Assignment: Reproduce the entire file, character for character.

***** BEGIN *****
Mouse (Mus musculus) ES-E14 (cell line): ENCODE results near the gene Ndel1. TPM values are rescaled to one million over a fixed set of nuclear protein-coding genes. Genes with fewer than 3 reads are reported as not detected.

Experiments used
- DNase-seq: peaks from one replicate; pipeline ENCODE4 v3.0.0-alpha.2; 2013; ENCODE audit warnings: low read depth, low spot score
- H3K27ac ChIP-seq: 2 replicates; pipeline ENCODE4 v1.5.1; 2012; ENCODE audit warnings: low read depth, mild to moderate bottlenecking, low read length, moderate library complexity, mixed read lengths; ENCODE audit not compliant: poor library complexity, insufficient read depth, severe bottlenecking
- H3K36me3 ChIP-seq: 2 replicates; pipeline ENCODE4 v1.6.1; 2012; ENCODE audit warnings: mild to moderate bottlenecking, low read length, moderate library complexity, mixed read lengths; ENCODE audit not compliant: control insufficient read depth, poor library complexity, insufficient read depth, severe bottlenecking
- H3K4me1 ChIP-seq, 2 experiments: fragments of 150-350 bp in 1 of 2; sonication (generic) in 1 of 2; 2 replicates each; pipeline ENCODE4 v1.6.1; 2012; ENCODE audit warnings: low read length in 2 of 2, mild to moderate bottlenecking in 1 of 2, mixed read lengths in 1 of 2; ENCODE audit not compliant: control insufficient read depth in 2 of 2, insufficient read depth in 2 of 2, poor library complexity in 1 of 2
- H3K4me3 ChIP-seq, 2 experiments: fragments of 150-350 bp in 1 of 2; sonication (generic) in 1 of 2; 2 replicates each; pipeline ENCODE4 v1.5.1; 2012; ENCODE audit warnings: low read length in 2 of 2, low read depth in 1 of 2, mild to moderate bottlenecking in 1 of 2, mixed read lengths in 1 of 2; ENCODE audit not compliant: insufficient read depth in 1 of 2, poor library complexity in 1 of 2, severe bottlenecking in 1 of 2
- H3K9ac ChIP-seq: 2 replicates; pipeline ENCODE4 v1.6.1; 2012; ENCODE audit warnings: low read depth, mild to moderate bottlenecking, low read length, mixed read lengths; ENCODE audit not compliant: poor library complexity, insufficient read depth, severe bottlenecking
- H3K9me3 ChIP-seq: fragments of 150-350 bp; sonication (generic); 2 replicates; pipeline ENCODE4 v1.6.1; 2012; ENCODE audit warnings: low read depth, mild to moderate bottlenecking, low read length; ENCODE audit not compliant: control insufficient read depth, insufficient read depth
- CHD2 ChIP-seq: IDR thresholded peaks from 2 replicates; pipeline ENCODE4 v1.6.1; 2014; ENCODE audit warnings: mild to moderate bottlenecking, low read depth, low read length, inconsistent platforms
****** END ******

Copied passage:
Mouse (Mus musculus) ES-E14 (cell line): ENCODE results near the gene Ndel1. TPM values are rescaled to one million over a fixed set of nuclear protein-coding genes. Genes with fewer than 3 reads are reported as not detected.

Experiments used
- DNase-seq: peaks from one replicate; pipeline ENCODE4 v3.0.0-alpha.2; 2013; ENCODE audit warnings: low read depth, low spot score
- H3K27ac ChIP-seq: 2 replicates; pipeline ENCODE4 v1.5.1; 2012; ENCODE audit warnings: low read depth, mild to moderate bottlenecking, low read length, moderate library complexity, mixed read lengths; ENCODE audit not compliant: poor library complexity, insufficient read depth, severe bottlenecking
- H3K36me3 ChIP-seq: 2 replicates; pipeline ENCODE4 v1.6.1; 2012; ENCODE audit warnings: mild to moderate bottlenecking, low read length, moderate library complexity, mixed read lengths; ENCODE audit not compliant: control insufficient read depth, poor library complexity, insufficient read depth, severe bottlenecking
- H3K4me1 ChIP-seq, 2 experiments: fragments of 150-350 bp in 1 of 2; sonication (generic) in 1 of 2; 2 replicates each; pipeline ENCODE4 v1.6.1; 2012; ENCODE audit warnings: low read length in 2 of 2, mild to moderate bottlenecking in 1 of 2, mixed read lengths in 1 of 2; ENCODE audit not compliant: control insufficient read depth in 2 of 2, insufficient read depth in 2 of 2, poor library complexity in 1 of 2
- H3K4me3 ChIP-seq, 2 experiments: fragments of 150-350 bp in 1 of 2; sonication (generic) in 1 of 2; 2 replicates each; pipeline ENCODE4 v1.5.1; 2012; ENCODE audit warnings: low read length in 2 of 2, low read depth in 1 of 2, mild to moderate bottlenecking in 1 of 2, mixed read lengths in 1 of 2; ENCODE audit not compliant: insufficient read depth in 1 of 2, poor library complexity in 1 of 2, severe bottlenecking in 1 of 2
- H3K9ac ChIP-seq: 2 replicates; pipeline ENCODE4 v1.6.1; 2012; ENCODE audit warnings: low read depth, mild to moderate bottlenecking, low read length, mixed read lengths; ENCODE audit not compliant: poor library complexity, insufficient read depth, severe bottlenecking
- H3K9me3 ChIP-seq: fragments of 150-350 bp; sonication (generic); 2 replicates; pipeline ENCODE4 v1.6.1; 2012; ENCODE audit warnings: low read depth, mild to moderate bottlenecking, low read length; ENCODE audit not compliant: control insufficient read depth, insufficient read depth
- CHD2 ChIP-seq: IDR thresholded peaks from 2 replicates; pipeline ENCODE4 v1.6.1; 2014; ENCODE audit warnings: mild to moderate bottlenecking, low read depth, low read length, inconsistent platforms